It is now our turn. As we reflect on Kelly Maurer and the significance of her work, she would want us to be mindful of our own value as a part of the living-breathing organism of community development. She would want all the great initiatives that have emerged in Buffalo to flourish. She shared a goal that we should work toward: "You want to have a lot of vibrant living organizations, that will come and go, but there's enough of them, that the loss of any one of them isn't devastating. And that diversity of character creates a beautiful fabric instead of a really boring monoculture." according to Kelly, "Take the wealth of the community and cooperatively and democratically decide how that money should be invested and directed and managed. Which is the real crux of the's about everybody in the community, you pool the savings and then do wealth-building in the community."

Kelly would want us to keep Buffalo's post-industrial fire burning and keep yearning for something more-to keep asking "What's in it for us." She said it all begins when "a group of people get together and say 'Man, we need this,' and then they collectively do it. The individual businesses may come and go, thrive or fail, but it's that impulse that we need to nurture for people. It's in the striving. It's a process, not the product and as long as people are aware that they have the power and the direct ability to participate, the actual names of the businesses don't matter and I think that's part of the vibrancy when we talk about the character of Main Street. It's like a human population: people are born, they grow up, they learn, they change, they mature and eventually they die. And that's the natural way of things in a human community-it's vibrant and if one person dies it's a loss and we mourn, but somebody else is born and it's a big mix, and it's the same thing when you have a lot of vibrant local businesses whether they're credit unions, co-ops, mom and pops-whatever they are. They have their lifecycle, sometimes it goes through generations, but there is a lifecycle nonetheless."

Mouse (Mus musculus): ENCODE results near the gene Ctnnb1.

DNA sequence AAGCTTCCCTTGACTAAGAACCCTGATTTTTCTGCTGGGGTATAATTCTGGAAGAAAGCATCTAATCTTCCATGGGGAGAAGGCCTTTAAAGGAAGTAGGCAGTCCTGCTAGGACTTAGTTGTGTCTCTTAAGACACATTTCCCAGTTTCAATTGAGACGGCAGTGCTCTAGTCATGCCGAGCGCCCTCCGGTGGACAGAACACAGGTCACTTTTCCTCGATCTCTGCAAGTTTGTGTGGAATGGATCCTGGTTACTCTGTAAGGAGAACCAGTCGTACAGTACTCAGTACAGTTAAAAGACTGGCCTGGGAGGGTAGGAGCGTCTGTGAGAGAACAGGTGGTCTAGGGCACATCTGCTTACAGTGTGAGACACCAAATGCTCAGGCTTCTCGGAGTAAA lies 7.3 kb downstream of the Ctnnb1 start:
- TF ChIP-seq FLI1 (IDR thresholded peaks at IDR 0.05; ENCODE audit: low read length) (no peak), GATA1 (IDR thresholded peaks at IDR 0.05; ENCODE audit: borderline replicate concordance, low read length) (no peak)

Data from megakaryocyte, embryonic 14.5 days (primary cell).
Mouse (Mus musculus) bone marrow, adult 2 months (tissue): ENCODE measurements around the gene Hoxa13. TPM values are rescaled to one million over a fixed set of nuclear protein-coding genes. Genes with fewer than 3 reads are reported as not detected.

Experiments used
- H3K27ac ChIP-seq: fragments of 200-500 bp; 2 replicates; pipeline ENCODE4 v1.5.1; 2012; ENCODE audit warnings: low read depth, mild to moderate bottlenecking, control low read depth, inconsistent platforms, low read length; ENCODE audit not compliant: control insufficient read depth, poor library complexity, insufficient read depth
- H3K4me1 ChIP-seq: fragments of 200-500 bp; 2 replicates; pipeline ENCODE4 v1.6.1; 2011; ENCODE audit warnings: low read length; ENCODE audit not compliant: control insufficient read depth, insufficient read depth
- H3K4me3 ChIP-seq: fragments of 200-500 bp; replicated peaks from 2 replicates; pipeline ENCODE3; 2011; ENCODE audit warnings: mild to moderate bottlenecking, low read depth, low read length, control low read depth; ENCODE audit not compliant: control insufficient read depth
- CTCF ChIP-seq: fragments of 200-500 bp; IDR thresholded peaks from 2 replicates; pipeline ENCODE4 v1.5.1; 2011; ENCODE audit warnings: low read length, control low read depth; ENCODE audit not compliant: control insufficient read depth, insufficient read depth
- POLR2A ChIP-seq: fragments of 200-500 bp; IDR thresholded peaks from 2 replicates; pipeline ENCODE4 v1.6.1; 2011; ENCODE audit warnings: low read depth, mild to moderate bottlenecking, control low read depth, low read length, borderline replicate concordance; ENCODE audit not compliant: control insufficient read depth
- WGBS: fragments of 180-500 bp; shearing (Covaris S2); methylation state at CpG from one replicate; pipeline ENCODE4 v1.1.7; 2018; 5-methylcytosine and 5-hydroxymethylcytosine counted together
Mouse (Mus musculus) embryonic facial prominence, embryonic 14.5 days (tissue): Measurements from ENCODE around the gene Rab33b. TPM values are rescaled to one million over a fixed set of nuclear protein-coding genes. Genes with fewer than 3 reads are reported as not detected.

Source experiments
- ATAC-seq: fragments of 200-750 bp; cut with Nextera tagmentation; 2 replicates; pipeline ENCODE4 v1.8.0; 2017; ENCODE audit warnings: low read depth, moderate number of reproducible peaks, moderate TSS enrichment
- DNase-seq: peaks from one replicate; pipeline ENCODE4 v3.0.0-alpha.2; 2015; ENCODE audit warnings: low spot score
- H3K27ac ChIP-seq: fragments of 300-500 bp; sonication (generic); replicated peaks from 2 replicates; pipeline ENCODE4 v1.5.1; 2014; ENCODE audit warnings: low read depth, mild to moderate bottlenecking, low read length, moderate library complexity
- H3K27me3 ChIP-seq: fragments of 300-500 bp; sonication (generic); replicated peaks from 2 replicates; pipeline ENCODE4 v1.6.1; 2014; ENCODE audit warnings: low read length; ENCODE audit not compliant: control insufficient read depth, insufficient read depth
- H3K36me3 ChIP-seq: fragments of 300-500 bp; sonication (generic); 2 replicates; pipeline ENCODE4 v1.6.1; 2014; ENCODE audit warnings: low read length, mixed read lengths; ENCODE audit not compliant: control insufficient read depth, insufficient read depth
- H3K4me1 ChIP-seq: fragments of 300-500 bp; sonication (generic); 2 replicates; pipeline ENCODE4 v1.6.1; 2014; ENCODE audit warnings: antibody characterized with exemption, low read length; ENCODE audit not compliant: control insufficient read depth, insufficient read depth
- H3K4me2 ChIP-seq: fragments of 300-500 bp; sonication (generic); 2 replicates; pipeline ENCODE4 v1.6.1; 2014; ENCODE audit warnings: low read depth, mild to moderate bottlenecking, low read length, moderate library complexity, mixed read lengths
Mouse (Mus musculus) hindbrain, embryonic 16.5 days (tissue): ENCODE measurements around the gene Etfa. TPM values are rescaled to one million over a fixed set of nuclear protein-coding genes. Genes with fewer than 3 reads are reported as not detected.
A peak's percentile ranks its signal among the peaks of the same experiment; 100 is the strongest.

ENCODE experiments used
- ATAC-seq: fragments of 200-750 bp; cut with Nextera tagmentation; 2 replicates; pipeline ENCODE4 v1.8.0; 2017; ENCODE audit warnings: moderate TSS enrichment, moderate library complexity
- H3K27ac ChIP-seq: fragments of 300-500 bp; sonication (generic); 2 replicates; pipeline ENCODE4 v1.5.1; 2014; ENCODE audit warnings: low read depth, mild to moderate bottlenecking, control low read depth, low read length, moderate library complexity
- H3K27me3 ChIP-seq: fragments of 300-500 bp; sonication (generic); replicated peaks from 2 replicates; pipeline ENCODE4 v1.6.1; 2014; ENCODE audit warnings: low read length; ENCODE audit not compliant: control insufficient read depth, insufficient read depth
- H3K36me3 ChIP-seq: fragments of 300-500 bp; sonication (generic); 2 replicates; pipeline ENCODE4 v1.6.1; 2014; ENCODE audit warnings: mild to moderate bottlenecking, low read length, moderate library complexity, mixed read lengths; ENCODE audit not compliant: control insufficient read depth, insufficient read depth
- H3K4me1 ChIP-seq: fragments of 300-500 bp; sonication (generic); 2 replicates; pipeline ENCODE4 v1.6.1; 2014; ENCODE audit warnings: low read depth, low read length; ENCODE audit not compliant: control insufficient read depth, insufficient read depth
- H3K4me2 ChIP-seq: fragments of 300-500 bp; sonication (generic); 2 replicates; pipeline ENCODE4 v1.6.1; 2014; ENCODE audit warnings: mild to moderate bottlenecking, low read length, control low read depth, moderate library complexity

Thank you, Kelly, for all that you've done to breathe life into that lifecycle. Let's honor her and keep it moving.

Amy Kedron is the founder and former executive director of Buffalo First.